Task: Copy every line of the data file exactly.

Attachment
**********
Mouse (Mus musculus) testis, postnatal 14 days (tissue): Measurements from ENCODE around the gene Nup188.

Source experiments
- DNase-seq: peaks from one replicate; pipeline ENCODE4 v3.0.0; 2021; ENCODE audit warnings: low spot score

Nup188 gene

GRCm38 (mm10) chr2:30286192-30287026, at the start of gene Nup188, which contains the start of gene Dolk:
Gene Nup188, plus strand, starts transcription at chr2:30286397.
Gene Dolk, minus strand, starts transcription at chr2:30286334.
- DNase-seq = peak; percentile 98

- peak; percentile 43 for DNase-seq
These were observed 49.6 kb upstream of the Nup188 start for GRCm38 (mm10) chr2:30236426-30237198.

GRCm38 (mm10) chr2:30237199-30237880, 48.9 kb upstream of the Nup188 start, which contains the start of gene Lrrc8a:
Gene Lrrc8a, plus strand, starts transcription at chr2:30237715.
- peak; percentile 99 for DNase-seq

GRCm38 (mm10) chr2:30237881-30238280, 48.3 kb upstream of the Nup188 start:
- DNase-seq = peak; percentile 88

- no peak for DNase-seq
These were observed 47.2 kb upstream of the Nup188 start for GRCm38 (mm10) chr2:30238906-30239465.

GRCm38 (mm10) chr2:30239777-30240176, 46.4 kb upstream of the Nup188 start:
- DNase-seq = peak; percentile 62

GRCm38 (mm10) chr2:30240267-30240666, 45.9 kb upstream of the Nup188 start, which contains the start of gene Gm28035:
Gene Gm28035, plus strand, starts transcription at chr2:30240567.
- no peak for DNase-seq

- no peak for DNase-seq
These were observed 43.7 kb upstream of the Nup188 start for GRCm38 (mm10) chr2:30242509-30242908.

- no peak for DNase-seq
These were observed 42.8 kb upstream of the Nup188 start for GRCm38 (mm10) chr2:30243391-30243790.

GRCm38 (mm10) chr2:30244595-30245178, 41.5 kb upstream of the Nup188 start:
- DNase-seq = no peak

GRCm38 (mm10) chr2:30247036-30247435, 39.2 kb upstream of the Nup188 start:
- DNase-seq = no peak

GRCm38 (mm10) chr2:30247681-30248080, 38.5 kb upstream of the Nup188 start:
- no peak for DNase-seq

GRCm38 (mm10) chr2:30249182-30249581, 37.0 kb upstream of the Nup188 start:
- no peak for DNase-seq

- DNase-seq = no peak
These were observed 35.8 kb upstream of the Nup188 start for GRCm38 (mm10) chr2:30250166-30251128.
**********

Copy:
Mouse (Mus musculus) testis, postnatal 14 days (tissue): Measurements from ENCODE around the gene Nup188.

Source experiments
- DNase-seq: peaks from one replicate; pipeline ENCODE4 v3.0.0; 2021; ENCODE audit warnings: low spot score

Nup188 gene

GRCm38 (mm10) chr2:30286192-30287026, at the start of gene Nup188, which contains the start of gene Dolk:
Gene Nup188, plus strand, starts transcription at chr2:30286397.
Gene Dolk, minus strand, starts transcription at chr2:30286334.
- DNase-seq = peak; percentile 98

- peak; percentile 43 for DNase-seq
These were observed 49.6 kb upstream of the Nup188 start for GRCm38 (mm10) chr2:30236426-30237198.

GRCm38 (mm10) chr2:30237199-30237880, 48.9 kb upstream of the Nup188 start, which contains the start of gene Lrrc8a:
Gene Lrrc8a, plus strand, starts transcription at chr2:30237715.
- peak; percentile 99 for DNase-seq

GRCm38 (mm10) chr2:30237881-30238280, 48.3 kb upstream of the Nup188 start:
- DNase-seq = peak; percentile 88

- no peak for DNase-seq
These were observed 47.2 kb upstream of the Nup188 start for GRCm38 (mm10) chr2:30238906-30239465.

GRCm38 (mm10) chr2:30239777-30240176, 46.4 kb upstream of the Nup188 start:
- DNase-seq = peak; percentile 62

GRCm38 (mm10) chr2:30240267-30240666, 45.9 kb upstream of the Nup188 start, which contains the start of gene Gm28035:
Gene Gm28035, plus strand, starts transcription at chr2:30240567.
- no peak for DNase-seq

- no peak for DNase-seq
These were observed 43.7 kb upstream of the Nup188 start for GRCm38 (mm10) chr2:30242509-30242908.

- no peak for DNase-seq
These were observed 42.8 kb upstream of the Nup188 start for GRCm38 (mm10) chr2:30243391-30243790.

GRCm38 (mm10) chr2:30244595-30245178, 41.5 kb upstream of the Nup188 start:
- DNase-seq = no peak

GRCm38 (mm10) chr2:30247036-30247435, 39.2 kb upstream of the Nup188 start:
- DNase-seq = no peak

GRCm38 (mm10) chr2:30247681-30248080, 38.5 kb upstream of the Nup188 start:
- no peak for DNase-seq

GRCm38 (mm10) chr2:30249182-30249581, 37.0 kb upstream of the Nup188 start:
- no peak for DNase-seq

- DNase-seq = no peak
These were observed 35.8 kb upstream of the Nup188 start for GRCm38 (mm10) chr2:30250166-30251128.